Student Posts

Restorative Justice in the Classroom

As we learn and discuss the different theories of justice, I think back to my times in the classroom as a Middle School Science Teacher. As a school, we were bound to the Code of Conduct established by our school district. Over time, I became frustrated by having scholars excluded from school through suspensions and disciplinary transfers. We were treating our kids like criminals. They committed an act and we responded by incapacitating them in the name of specific and general deterrence. That never worked. Why should we continue down a path that serves way more harm than good?

So, I decided to bring restorative justice into the school so that we can end our outdated practices of punishing our kids the way that they did.

As the Lead Teacher, I took charge of this issue, researched the implementation of restorative practices in the school environment, and drafted an action plan. Our goals were simple. We wanted to resolve our school climate issues in the manner that was most productive for the harmer, the harmed, and the overall school community.

Accordingly, we scheduled 20 minutes every morning to engage in “Morning Meeting”. In these meetings, everyone would sit in a circle. Using a talking piece, the teacher would facilitate a discussion within the class about various topics including balancing emotions, handling conflict, tips for academic success, current events, and anything else in which the scholars expressed interest. These meetings set the tone for the day and emphasized the community nature of each class. Moreover, within each classroom, we had “peace corners”, where scholars could, of their own volition, take a break from class if they needed time to refocus or to avoid potential conflict with another classmate. This was a no-questions-asked environment with the trust built in within the system to not abuse it. At the peace corner, scholars would find breathing exercises, emotion charts, stress-handling tools, and other resources to help them refocus without any teacher intervention.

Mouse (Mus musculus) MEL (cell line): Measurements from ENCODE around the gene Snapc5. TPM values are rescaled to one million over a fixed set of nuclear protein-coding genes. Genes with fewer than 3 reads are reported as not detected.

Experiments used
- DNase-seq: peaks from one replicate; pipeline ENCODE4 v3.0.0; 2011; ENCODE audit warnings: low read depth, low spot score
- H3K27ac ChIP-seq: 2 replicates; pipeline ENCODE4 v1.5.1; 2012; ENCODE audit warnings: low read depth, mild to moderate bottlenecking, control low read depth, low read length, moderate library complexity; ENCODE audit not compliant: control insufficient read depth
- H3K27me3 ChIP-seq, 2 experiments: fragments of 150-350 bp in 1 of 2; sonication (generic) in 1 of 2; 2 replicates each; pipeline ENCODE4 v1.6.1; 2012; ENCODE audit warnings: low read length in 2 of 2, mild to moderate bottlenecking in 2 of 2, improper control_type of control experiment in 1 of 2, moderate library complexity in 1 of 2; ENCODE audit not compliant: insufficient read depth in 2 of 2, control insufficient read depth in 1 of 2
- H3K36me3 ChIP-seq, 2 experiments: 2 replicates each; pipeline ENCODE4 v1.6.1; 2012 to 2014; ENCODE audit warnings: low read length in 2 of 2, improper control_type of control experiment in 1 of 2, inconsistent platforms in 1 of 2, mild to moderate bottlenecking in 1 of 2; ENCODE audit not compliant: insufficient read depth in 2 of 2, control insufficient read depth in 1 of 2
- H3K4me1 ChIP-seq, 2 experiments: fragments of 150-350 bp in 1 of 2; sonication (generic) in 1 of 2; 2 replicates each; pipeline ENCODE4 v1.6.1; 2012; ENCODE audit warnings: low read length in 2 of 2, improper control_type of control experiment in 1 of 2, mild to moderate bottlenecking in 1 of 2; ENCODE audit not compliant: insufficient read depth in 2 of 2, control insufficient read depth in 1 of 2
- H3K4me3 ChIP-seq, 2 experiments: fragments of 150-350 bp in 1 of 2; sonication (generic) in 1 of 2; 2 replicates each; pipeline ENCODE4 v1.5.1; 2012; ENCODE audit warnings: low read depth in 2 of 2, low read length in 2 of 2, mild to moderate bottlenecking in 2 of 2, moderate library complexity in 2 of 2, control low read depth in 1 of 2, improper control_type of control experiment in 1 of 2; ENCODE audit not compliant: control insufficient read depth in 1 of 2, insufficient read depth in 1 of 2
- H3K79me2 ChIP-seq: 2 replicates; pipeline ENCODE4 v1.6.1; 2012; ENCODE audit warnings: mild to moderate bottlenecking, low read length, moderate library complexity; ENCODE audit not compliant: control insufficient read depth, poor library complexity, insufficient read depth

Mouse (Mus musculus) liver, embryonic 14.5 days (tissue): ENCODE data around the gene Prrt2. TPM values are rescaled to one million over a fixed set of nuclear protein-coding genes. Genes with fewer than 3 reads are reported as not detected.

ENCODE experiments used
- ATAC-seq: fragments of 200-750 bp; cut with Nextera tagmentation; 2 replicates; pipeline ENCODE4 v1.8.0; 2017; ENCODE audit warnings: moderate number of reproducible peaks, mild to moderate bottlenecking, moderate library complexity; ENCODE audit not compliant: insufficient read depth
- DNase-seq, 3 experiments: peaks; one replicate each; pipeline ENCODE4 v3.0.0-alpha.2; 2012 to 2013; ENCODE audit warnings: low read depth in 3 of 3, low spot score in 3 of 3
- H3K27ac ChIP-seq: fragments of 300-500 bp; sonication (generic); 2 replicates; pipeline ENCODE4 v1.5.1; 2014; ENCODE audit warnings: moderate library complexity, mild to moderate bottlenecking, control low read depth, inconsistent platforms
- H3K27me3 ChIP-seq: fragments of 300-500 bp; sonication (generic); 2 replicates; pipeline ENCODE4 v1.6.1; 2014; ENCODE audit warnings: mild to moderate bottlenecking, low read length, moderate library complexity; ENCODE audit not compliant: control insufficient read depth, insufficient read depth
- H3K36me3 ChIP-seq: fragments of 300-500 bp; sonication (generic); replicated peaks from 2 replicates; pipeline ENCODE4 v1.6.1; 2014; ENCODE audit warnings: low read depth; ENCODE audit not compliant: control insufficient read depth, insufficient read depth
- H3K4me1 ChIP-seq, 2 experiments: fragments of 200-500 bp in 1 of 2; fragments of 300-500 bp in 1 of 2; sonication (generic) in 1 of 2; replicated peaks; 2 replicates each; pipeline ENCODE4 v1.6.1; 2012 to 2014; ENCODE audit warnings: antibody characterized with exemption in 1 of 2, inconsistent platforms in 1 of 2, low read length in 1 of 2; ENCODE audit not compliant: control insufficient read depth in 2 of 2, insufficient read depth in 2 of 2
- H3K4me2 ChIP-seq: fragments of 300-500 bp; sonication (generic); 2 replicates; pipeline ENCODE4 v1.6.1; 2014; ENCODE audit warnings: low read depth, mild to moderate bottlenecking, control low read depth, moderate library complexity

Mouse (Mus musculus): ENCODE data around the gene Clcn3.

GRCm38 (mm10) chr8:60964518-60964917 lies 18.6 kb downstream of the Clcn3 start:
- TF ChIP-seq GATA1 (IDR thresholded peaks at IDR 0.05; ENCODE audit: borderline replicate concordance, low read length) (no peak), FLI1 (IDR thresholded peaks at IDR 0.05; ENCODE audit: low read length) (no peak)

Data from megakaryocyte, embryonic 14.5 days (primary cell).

Lastly, we still had issues that occurred that typically would have resulted in detentions and suspensions (e.g. mutual fights). Rather than engaging in exclusionary discipline practices, we held conflict resolution meetings in our “refocus room”. Our refocus room is essentially a room-sized “peace corner” that is staffed by the Dean of Students. Whenever major incidents occurred, the conflict resolutions provided the participants of said incident to engage in a discussion how and why the incident occurred and the impacts it had on the school community. Ultimately, this restorative justice plan proved successful to the point where some scholars led interventions themselves.

Overall, I am proud of the work that we started. It has changed the perspectives of my scholars and my colleagues about the idea of “discipline”. I just wish that restorative justice could be implemented in schools nationwide as we would be able to reduce the school-to-prison pipeline that our Black youth experience far too much, while keeping our eye focused where it needs to be: educating our nation’s youth.


Montell D. Brown is a 2L from Cincinnati, Ohio. Before law school, Montell worked for the School District of Philadelphia as a Middle School Science Teacher, Middle School Lead Teacher, and Assistant Dean of Students. In these roles, Montell served on the frontlines of the education system and became highly interested in the fields of education and education policy. He advocated on behalf of his students for equitable access to educational opportunity. For his 1L summer, Montell interned at the U.S. Attorney’s Office for the Eastern District of Pennsylvania where he worked on cases involving crimes against children, public corruption, and civil rights. Montell hopes to become a Superintendent one day and work on national and state education policy reform.

Interests: education policy, child advocacy, criminal justice reform, civil rights

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